This is our male blue-grey tanager (Thraupis episcopus). Although there is no obvious sexual dimorphism (physical differences between males and females) within this species, we know who is who because our male and female are banded differently.
Our male is wears a blue band on his right leg with the number 14:
His mate wears a silver band on her right leg with the number 99 and a white band on her left leg. All of the birds in our Rainforest Exhibit have leg band color combinations unique to their species and in some cases, do not wear a band at all if they are the only individual of their species, or, the only sex of their species and sexual dimorphism exists. This allows our biologists to easily identify individuals and tell males apart from females.
We have several different sizes of leg bands because some of our birds have bigger legs than others. Here is a picture of one of our smaller bands:
Our birds wear their bands much like a person wears a bracelet or an anklet- the bands are narrow enough so they don’t slip off, but wide enough so our birds feel comfortable . Banding a bird is just a matter of slipping the band on. This is a picture of two biologists banding a juvenile silver-beaked tanager (Ramphocelus carbo):
Although we have multiple bananaquits (Coereba flaveola) on exhibit, we know that this is the more dominant female with a history of successful reproduction because she has a pink band on her left leg:
Two female red-legged honeycreepers (Cyanerpes cyaneus) can be confusing, but we know which female is which because one is banded pink on her left leg, while the other is banded orange on her left leg:
Again, not all of our birds are banded. Our male and female red-shouldered tanagers (Tachyphonus phoenicius) are the only pair of their species on exhibit, and look very different from each other. Female red-shouldered tanagers are dark grey with a light grey “mustache” and belly, while this is what the male looks like:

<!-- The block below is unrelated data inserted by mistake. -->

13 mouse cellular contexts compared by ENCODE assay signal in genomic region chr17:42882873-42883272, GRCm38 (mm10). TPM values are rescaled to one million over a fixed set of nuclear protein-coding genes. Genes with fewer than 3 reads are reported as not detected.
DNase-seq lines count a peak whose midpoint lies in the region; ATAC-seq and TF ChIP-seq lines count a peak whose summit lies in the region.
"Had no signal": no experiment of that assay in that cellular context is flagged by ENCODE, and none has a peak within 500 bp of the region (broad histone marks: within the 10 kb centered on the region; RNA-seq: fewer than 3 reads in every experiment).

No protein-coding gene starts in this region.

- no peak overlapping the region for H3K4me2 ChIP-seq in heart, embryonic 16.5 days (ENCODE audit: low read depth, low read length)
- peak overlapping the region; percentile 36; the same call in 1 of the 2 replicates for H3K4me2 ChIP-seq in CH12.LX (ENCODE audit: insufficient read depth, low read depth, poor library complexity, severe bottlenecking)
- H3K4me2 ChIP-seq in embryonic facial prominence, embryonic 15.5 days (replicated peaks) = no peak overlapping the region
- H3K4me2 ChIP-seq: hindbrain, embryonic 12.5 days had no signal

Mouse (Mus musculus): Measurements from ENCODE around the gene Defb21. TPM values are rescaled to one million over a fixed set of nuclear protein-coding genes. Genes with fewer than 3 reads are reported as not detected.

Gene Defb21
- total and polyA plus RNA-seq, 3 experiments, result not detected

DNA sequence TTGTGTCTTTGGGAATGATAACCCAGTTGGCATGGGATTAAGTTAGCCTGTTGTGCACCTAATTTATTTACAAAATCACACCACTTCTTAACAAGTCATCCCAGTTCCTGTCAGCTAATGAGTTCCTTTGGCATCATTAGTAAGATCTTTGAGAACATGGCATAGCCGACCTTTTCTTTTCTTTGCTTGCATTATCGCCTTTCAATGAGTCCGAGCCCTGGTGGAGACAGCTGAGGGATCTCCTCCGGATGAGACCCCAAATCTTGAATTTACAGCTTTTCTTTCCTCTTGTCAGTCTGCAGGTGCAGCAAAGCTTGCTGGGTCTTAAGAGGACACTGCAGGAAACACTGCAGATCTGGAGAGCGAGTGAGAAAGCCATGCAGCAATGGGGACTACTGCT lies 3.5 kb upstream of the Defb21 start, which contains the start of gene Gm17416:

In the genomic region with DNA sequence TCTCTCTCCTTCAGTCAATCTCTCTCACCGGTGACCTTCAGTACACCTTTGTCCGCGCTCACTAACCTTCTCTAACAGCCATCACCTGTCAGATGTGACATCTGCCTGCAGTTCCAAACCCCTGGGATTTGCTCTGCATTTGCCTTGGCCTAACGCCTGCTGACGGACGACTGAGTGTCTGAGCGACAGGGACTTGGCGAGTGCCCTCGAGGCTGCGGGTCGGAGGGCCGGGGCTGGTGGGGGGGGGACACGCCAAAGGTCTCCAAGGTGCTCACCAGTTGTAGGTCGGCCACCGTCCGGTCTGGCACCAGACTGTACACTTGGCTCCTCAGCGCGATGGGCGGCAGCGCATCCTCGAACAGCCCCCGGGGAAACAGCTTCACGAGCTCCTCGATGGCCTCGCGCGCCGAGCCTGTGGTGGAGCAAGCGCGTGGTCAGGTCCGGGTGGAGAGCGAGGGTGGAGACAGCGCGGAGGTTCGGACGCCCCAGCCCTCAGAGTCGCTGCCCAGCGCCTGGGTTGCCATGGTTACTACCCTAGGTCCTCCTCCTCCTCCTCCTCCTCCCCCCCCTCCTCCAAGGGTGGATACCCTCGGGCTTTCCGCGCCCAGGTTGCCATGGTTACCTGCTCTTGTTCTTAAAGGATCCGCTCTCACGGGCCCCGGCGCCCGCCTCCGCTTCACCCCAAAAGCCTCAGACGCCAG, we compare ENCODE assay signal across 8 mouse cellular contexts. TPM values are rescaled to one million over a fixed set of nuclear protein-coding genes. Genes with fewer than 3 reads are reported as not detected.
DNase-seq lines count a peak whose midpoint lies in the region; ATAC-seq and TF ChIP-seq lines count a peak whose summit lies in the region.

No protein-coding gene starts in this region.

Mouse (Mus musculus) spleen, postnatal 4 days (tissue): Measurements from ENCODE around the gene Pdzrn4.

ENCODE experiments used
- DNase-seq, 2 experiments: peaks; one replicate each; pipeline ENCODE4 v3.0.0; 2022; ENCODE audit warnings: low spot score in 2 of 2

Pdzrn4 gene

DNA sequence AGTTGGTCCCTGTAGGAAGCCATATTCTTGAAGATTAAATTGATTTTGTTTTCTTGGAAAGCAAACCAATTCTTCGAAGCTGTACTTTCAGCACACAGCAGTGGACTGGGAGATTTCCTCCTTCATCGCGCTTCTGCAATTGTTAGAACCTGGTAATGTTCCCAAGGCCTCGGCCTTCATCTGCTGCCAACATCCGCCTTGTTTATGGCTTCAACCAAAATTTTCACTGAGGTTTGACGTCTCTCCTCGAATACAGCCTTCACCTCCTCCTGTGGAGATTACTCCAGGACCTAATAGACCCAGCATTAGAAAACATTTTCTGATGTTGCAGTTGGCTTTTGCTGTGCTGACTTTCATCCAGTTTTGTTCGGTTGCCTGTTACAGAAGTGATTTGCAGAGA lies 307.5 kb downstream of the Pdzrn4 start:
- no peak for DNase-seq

With these bands, we can easily see what each bird is up to every day and document their health and behavior:
Because there are a lot of other Academy staff that work in the Rainforest Exhibit, we also have a method of identifying bird nesting sites that need to be carefully worked around. By gluing pictures of our birds onto small magnets…
we are able to place the magnets onto a map of the Rainforest for all staff to see. This way, everyone knows which birds are nesting where. When this picture was taken, a pair of bananaquits and opal-rumped tanagers (Tangara velia) were nesting in the peach palm:
By banding birds and keeping track of bird nesting sites, biologists are able to better identify each individual bird, their health and their behaviors. Without bird bands and a bird nesting map, how would you be able to tell which individuals within a species were responsible for the nest below?